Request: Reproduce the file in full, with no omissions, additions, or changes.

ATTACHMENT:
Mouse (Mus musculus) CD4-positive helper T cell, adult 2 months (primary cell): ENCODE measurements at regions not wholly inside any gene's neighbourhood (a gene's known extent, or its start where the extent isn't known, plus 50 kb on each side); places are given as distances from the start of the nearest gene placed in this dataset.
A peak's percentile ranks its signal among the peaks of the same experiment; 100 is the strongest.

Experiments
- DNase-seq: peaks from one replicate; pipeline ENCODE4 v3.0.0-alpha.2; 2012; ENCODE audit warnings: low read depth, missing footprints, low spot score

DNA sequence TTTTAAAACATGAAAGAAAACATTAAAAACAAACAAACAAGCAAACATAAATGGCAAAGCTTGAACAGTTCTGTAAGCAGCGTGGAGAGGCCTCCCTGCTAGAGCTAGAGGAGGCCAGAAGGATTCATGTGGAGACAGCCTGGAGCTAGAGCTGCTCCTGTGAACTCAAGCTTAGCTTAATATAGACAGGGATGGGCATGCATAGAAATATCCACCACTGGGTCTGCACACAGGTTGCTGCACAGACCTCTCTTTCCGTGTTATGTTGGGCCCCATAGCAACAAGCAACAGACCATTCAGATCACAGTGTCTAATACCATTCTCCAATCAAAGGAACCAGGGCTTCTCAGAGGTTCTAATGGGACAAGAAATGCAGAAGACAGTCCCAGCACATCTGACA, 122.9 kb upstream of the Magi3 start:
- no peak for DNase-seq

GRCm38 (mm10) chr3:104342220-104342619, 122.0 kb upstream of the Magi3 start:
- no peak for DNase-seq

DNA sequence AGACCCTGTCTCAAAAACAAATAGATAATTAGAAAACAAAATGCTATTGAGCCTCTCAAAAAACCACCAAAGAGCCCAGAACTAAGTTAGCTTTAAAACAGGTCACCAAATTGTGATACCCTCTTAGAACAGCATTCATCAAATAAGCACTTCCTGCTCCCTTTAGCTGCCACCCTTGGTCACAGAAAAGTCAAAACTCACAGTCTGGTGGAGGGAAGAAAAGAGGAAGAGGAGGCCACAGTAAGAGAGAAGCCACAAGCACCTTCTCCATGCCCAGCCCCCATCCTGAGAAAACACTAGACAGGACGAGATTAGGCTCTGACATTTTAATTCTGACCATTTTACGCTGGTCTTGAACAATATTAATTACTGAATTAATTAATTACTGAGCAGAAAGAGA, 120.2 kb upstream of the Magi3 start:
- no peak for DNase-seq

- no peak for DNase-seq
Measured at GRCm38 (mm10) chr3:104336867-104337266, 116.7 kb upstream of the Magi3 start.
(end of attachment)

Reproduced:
Mouse (Mus musculus) CD4-positive helper T cell, adult 2 months (primary cell): ENCODE measurements at regions not wholly inside any gene's neighbourhood (a gene's known extent, or its start where the extent isn't known, plus 50 kb on each side); places are given as distances from the start of the nearest gene placed in this dataset.
A peak's percentile ranks its signal among the peaks of the same experiment; 100 is the strongest.

Experiments
- DNase-seq: peaks from one replicate; pipeline ENCODE4 v3.0.0-alpha.2; 2012; ENCODE audit warnings: low read depth, missing footprints, low spot score

DNA sequence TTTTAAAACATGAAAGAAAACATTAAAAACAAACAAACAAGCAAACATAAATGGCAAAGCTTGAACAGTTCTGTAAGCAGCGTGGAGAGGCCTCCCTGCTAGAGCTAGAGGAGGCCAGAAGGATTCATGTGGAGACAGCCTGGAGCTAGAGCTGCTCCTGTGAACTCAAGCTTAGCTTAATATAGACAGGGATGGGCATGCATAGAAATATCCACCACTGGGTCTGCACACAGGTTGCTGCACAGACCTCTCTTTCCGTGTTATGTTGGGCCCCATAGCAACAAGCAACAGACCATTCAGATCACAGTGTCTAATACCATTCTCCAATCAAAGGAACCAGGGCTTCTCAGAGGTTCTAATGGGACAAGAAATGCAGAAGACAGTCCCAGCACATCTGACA, 122.9 kb upstream of the Magi3 start:
- no peak for DNase-seq

GRCm38 (mm10) chr3:104342220-104342619, 122.0 kb upstream of the Magi3 start:
- no peak for DNase-seq

DNA sequence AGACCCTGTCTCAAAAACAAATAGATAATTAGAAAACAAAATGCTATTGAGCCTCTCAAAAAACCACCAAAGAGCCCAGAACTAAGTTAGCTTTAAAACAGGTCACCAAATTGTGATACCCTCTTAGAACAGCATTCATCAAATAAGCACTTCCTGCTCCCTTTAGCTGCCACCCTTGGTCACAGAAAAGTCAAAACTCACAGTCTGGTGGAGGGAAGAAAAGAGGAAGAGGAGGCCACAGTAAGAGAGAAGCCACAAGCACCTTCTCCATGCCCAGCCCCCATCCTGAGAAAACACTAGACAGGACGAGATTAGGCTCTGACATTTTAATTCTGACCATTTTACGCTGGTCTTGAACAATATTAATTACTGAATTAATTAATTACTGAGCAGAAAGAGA, 120.2 kb upstream of the Magi3 start:
- no peak for DNase-seq

- no peak for DNase-seq
Measured at GRCm38 (mm10) chr3:104336867-104337266, 116.7 kb upstream of the Magi3 start.